coal energy

Energy Primary category in which blog post is published

Larimer County coal-fired power plant will close 16 years early as Colorado speeds move toward renewable energy

Shut down of Rawhide Unit 1 leaves only a few big coal burning plants in Colorado without retirement dates as utilities feel pressure from customers, government to meet climate goals

Energy Primary category in which blog post is published

A federal court ruled a coal company couldn’t build a road on public land near Paonia. The company did it anyway.

The 10th U.S. Circuit Court of Appeals in early March eliminated an exception that allowed a coal mine expansion in the Sunset Roadless Area

Energy Primary category in which blog post is published

Tri-State’s clean energy battles with two Colorado electric co-ops now threaten the utility’s finances

A week-long hearing is set before the Colorado Public Utilities Commission in an attempt to determine reasonable exit fees for United Power and La Plata Electric Association

Energy Primary category in which blog post is published

Western Slope utility serving Delta, Montrose settles on $136.5 million fee to break up with Tri-State

The fight between Delta-Montrose Electric Association and its power generating partner has dragged on since 2016 and led Tri-State to be more flexible in its remaining contracts.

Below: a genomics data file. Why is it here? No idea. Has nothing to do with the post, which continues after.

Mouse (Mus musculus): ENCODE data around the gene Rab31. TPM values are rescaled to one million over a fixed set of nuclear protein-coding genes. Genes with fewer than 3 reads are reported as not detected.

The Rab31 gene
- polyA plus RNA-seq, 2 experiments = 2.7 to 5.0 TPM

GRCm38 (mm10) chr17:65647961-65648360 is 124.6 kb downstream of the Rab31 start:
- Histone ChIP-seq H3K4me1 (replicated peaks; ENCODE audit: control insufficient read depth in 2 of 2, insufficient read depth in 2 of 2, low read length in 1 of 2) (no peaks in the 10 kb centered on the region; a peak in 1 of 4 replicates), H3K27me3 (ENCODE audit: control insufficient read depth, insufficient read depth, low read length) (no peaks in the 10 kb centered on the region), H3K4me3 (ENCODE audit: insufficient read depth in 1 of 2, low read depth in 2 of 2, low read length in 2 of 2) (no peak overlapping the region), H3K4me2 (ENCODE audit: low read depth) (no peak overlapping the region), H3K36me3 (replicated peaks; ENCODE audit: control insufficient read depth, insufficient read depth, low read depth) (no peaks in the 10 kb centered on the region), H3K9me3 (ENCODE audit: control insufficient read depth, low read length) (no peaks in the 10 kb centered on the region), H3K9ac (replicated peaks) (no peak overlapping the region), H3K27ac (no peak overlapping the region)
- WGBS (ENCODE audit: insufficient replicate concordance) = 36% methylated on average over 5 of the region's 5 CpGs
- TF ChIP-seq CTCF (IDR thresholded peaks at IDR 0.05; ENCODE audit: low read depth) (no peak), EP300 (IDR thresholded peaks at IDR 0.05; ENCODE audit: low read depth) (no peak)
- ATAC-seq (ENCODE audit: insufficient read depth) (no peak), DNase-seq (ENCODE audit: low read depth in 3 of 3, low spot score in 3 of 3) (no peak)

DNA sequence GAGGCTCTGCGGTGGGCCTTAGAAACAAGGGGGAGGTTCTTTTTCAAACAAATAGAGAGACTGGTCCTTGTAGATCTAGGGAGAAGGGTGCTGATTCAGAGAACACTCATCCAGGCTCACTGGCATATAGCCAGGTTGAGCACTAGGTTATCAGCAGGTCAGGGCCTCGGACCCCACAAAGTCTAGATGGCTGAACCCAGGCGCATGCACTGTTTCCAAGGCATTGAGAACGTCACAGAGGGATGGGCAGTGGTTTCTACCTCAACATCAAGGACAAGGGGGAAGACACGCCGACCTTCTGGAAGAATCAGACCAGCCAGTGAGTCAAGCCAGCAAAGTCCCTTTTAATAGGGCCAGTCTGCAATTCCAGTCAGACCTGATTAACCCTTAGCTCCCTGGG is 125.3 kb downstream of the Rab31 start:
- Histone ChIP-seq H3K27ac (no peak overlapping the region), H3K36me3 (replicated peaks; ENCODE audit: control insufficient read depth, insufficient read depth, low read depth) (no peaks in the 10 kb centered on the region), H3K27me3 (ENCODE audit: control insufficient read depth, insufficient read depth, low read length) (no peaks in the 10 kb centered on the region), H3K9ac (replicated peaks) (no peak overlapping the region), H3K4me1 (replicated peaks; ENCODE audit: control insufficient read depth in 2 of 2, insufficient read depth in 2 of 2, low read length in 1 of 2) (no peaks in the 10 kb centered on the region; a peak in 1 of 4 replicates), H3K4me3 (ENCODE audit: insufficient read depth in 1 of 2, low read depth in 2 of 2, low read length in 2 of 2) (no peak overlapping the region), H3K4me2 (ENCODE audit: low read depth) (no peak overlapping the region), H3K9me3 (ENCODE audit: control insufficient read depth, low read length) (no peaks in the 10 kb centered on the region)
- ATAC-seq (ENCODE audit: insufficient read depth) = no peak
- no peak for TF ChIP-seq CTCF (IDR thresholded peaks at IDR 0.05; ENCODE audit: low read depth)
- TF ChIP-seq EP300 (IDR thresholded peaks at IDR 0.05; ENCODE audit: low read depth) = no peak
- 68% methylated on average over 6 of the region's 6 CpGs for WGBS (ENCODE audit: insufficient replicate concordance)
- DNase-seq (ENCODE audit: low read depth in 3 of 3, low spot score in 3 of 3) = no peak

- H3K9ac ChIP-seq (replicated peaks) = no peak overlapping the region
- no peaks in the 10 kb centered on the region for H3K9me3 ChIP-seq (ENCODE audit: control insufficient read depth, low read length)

Energy Primary category in which blog post is published

The closure of Colorado coal-fired powerplants is freeing up water for thirsty cities

Large electricity generators use lots of water to cool their coal-fired plants. As those units shut down, expect to see battles heat up over how the massive amounts of water can be repurposed.

Energy Primary category in which blog post is published

Wyoming coal interests funneled money, experts to influence Colorado PUC decision on closing parts of Pueblo plant

The Coalition of Ratepayers, a group formed by the Denver-based Independence Institute and which received money from out of state, still couldn’t stop the shutdown of Comanche Station units in Pueblo.

Environment Primary category in which blog post is published

Most used wind turbine blades end up in landfills. Colorado is part of the push to make the industry greener.

Wind energy industry leaders don't like the optics — even if the old blades don't pose environmental harm — and Colorado could see a new generation of recyclable, repairable blades